There is no covering up for mistakes in the playoffs. If Joba has a bad game, as he did for almost the entire months of August and September, it puts the Yankees one loss closer to elimination. That’s something no team can afford, even for one game in the playoffs. Given how Chamberlain pitched in August and September — 39 earned runs in 46.2 innings with a 36:26 K/BB ratio and a .913 OPS against — the Yanks are wise to seek alternatives in the ALCS.

The only place to turn is to Chad Gaudin, the team’s fifth starter down the stretch. In five September starts he pitched 26.2 innings, allowing 11 runs on 27 hits, walking 10 to 18 strikeouts. Those aren’t sterling numbers, but they’re far better than Joba’s. Gaudin shouldn’t be starting for a playoff team, but the Yankees find themselves in dire circumstances. Their fourth starter has proven ineffective, so the fifth starter must take over if he’s pitching better.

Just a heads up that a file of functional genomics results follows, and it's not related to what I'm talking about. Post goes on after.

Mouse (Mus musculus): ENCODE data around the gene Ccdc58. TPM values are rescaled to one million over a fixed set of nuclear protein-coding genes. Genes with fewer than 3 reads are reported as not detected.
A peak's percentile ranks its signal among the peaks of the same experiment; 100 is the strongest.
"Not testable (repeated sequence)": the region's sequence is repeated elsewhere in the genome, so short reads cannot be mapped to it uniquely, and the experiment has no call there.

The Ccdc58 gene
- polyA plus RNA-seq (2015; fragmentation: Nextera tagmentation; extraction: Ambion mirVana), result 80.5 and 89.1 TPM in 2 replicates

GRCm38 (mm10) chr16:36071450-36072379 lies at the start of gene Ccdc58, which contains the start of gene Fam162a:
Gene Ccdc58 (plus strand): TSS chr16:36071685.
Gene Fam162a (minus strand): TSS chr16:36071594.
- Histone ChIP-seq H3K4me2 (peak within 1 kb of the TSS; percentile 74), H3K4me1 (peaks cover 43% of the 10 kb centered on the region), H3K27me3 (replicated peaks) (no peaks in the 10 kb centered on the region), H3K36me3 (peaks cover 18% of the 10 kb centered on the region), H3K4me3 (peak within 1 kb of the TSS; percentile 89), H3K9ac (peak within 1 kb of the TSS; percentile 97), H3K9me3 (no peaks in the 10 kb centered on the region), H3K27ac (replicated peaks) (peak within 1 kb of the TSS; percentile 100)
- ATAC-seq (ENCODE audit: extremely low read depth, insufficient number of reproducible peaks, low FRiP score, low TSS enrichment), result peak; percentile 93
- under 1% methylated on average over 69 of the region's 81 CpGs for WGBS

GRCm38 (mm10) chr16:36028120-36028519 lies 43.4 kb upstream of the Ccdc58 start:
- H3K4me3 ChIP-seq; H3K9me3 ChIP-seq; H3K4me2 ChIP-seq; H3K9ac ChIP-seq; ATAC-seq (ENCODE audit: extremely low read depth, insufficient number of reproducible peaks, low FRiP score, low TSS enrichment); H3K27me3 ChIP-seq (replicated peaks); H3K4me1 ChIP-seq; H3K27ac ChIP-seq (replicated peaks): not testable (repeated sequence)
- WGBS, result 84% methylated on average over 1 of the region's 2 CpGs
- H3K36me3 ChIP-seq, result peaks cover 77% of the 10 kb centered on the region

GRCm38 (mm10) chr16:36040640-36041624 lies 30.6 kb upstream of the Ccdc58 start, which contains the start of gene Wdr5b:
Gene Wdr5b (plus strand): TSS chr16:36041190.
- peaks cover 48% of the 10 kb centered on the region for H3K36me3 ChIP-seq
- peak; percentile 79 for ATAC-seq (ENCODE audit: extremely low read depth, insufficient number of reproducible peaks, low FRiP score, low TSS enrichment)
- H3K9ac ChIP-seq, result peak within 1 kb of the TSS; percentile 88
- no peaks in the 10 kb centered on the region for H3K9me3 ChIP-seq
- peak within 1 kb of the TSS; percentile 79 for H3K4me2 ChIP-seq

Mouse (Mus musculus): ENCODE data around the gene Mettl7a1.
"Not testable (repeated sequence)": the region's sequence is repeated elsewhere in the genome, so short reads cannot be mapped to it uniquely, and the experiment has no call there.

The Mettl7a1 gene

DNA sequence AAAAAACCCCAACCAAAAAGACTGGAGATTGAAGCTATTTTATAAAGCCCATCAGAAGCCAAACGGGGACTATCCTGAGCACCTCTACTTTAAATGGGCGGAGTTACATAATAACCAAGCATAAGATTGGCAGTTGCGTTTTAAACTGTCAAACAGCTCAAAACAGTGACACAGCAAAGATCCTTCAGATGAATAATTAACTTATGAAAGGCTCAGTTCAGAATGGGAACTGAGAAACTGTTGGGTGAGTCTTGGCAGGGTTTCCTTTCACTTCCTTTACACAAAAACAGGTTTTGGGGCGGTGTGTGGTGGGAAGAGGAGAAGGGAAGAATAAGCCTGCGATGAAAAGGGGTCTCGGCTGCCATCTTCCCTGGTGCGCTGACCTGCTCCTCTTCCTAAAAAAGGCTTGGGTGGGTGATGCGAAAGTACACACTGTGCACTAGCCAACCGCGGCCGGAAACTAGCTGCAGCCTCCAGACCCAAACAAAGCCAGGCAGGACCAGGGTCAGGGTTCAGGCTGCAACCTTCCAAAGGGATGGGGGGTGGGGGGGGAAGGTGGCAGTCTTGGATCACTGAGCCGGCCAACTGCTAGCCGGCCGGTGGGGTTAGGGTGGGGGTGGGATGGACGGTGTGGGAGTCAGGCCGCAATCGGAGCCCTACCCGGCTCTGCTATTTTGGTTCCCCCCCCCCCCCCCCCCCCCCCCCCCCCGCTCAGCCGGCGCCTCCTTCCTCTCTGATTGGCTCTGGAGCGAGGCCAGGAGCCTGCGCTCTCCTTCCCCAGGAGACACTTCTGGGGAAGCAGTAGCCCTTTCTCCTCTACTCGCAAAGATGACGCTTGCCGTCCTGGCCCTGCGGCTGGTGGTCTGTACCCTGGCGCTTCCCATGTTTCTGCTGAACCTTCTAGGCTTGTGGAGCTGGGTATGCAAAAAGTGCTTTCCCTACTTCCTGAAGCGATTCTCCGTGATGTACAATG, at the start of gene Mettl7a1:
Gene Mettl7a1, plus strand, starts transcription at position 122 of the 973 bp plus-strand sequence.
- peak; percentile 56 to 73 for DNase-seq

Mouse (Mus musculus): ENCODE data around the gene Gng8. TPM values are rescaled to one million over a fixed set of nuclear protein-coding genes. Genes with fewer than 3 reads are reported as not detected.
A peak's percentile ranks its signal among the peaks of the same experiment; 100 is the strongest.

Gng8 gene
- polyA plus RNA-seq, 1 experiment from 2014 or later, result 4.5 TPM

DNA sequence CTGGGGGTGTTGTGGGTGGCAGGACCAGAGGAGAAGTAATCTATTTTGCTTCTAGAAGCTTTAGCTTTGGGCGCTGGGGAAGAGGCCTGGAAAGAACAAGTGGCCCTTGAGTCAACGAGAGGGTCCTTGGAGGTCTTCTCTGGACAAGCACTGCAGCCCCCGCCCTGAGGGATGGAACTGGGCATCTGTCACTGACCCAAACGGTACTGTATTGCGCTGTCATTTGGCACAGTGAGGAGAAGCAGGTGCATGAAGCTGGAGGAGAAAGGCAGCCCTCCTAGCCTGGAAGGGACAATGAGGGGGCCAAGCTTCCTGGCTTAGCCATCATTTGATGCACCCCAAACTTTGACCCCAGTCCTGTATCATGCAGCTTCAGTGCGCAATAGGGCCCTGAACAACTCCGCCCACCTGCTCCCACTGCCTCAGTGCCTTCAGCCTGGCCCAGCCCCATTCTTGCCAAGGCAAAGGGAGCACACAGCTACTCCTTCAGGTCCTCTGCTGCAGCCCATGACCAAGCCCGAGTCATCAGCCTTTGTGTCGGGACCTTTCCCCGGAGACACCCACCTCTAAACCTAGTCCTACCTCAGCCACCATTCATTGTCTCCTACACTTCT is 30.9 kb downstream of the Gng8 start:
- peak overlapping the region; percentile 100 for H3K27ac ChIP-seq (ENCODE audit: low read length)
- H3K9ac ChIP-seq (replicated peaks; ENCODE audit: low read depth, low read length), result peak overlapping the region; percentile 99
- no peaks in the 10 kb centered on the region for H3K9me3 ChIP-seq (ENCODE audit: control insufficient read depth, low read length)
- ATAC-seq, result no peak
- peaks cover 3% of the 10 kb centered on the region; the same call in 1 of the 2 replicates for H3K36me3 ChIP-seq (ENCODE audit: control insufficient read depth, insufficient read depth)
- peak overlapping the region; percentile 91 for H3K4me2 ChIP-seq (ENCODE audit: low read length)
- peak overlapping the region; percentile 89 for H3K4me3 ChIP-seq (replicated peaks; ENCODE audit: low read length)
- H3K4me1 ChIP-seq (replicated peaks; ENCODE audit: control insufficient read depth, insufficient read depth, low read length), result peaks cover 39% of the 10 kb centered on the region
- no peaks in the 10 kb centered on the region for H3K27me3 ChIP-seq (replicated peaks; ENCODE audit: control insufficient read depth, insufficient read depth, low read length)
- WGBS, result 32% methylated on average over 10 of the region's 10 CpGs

There is, of course, a chance Gaudin pitches poorly and puts the Yankees out of a game early. Given how he pitched compared to Joba, though, it would appear that the Yanks’ chances are better with Gaudin. There is also an issue of stamina — Gaudin pitched six or more innings only twice, and once was against the Royals. I would guess that when the Yankees say Gaudin will start in the ALCS, they mean that Gaudin will start and Aceves will act as his caddy, as he did for Joba in August and September. It’s not an ideal solution, but the Gaudin-Aceves combo, while wasting a roster spot, puts the Yankees in a better position.